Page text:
BEIJING • Psephurus gladius, a Chinese paddlefish living in the Yangtze River, has been declared extinct, according to a paper from Chinese experts at the Yangtze River Fisheries Research Institute.
The paper, which was published in the online edition of the international journal Science Of The Total Environment on Dec 23, shows the largest freshwater fish in China might have gone extinct sometime between 2005 and 2010.
Mr Wei Qiwei, one of the paper's authors, yesterday said experts from the International Union for Conservation of Nature estimated last September that this unique and first-class protected fish had been extinct already.
It represents another animal declared extinct in the Yangtze River in recent years.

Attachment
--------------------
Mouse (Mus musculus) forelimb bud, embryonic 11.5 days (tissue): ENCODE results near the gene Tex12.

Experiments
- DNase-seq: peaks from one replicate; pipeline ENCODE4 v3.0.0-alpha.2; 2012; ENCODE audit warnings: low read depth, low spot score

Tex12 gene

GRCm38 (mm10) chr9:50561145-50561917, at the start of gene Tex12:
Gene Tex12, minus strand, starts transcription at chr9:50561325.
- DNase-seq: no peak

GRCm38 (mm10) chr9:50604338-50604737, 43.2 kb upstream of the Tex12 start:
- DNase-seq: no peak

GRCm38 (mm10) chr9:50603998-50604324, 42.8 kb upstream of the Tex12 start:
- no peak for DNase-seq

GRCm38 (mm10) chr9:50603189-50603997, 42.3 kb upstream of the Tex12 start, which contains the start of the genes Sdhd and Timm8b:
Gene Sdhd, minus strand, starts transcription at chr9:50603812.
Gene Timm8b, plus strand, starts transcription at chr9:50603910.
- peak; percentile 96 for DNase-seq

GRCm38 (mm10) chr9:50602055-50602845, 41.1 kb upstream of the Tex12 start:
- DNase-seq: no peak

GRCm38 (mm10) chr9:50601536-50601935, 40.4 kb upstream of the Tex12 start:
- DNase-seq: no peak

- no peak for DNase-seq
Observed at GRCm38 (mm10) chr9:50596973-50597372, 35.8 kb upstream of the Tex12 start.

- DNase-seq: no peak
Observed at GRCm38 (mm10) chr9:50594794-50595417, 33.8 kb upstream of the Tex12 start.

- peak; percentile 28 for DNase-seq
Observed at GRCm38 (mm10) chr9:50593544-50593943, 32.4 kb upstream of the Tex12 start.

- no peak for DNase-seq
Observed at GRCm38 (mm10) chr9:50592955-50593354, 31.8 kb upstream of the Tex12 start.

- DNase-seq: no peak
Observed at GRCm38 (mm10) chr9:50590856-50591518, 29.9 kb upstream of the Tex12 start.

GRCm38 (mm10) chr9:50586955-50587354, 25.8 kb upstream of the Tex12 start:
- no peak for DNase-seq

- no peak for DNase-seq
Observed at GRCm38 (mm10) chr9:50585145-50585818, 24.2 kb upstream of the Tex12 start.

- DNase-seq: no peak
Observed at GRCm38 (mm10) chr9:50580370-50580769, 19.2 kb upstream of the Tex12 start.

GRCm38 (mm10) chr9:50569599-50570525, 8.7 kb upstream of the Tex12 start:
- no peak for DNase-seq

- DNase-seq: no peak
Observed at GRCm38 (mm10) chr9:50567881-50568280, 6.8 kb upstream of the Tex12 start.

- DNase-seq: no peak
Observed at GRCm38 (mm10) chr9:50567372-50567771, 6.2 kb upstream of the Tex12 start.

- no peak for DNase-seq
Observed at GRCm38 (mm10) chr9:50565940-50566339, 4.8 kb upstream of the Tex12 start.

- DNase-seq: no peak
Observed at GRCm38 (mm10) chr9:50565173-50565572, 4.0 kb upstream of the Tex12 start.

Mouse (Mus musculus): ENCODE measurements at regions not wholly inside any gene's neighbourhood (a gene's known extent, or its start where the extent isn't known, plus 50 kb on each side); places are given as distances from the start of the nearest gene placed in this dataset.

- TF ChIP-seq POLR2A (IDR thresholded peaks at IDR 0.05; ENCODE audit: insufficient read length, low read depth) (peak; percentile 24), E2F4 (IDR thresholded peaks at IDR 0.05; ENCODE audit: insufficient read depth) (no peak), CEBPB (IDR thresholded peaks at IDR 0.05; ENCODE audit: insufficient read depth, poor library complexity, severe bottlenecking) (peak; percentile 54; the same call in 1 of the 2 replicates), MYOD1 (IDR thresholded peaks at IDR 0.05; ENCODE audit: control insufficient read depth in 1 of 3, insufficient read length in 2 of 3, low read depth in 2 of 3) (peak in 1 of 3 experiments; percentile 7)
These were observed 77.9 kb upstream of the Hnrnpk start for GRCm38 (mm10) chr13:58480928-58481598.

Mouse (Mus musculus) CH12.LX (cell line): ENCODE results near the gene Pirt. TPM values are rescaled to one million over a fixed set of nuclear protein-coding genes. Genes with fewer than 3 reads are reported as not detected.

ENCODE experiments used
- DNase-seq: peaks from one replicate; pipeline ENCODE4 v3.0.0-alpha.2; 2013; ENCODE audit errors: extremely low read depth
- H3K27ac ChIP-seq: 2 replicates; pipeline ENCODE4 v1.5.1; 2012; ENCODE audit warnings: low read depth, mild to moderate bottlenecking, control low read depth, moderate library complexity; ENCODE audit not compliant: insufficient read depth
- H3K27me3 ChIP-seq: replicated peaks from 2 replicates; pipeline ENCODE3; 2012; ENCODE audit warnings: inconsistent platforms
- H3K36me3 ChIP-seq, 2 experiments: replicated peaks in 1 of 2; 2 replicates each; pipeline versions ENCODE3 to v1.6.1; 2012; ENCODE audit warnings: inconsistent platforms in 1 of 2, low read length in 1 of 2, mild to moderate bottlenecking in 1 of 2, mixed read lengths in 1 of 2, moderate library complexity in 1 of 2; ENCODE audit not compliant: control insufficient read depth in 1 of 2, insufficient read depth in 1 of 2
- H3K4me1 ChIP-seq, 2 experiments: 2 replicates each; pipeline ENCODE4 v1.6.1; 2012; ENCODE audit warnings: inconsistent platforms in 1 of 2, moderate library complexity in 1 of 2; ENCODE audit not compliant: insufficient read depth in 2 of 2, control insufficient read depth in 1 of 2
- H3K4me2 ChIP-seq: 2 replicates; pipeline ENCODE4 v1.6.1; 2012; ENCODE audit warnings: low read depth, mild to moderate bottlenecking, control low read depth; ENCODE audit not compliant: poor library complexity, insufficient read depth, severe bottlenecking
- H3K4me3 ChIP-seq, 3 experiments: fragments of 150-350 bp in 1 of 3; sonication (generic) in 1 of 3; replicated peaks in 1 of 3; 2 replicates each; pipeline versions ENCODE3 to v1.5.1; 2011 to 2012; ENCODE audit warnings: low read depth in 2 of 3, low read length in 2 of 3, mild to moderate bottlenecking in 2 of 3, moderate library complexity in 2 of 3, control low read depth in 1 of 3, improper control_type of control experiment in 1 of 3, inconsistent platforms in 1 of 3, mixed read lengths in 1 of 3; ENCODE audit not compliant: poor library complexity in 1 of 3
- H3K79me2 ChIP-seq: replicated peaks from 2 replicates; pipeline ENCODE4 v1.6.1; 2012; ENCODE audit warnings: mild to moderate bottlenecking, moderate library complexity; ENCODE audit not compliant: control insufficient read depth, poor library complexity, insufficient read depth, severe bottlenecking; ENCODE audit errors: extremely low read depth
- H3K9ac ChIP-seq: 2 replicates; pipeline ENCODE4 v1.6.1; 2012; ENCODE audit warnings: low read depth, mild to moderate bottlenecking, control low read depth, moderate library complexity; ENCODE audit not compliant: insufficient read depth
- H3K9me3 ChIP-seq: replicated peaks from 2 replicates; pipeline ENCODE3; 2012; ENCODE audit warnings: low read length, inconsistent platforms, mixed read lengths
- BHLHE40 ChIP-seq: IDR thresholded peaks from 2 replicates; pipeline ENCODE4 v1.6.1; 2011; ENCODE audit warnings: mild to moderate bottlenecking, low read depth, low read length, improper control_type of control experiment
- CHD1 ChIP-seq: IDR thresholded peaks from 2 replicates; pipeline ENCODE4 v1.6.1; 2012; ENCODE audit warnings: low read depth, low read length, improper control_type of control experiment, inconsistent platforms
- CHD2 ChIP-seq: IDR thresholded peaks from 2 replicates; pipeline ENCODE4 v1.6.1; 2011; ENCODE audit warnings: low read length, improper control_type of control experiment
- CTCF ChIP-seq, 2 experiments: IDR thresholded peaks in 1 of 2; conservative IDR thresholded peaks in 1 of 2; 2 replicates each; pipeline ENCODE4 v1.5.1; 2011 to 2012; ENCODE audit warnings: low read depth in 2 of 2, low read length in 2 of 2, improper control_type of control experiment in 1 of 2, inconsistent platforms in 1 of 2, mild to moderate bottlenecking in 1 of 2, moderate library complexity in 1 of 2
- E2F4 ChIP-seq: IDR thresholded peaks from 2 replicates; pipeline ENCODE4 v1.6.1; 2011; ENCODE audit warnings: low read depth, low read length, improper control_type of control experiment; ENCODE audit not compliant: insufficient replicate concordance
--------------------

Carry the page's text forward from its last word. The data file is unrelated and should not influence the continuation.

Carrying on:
The baiji, or Yangtze River dolphin, a type of freshwater dolphin, and reeves shad have both been classified as functionally extinct.
Psephurus gladius was about 2m to 3m long and could grow longer than 7m. The fish had existed for 15 million years. The Chinese paddlefish had also been on the critically endangered list since 1996.
The latest discovery of the fish was in 2003, when scientists helped the fish to return and tried to track it, but a boat accident caused the tracking efforts to fail. Since then, no discovery was reported and no such fish had been kept in captivity.
"Psephurus gladius was so big that it was hard to raise in captivity," Mr Wei said. Between 1984 and 1993, he once tried to save four trapped fish, but only one survived and returned to the river.
The extinction of the fish has sparked public attention, with people expressing sadness and their hope that animal resources would be better protected so future generations could see them.
Starting on Jan 1, China has imposed a 10-year fishing ban on key areas of the Yangtze River to protect biodiversity in the country's longest river, according to the Ministry of Agriculture and Rural Affairs.
CHINA DAILY/ASIA NEWS NETWORK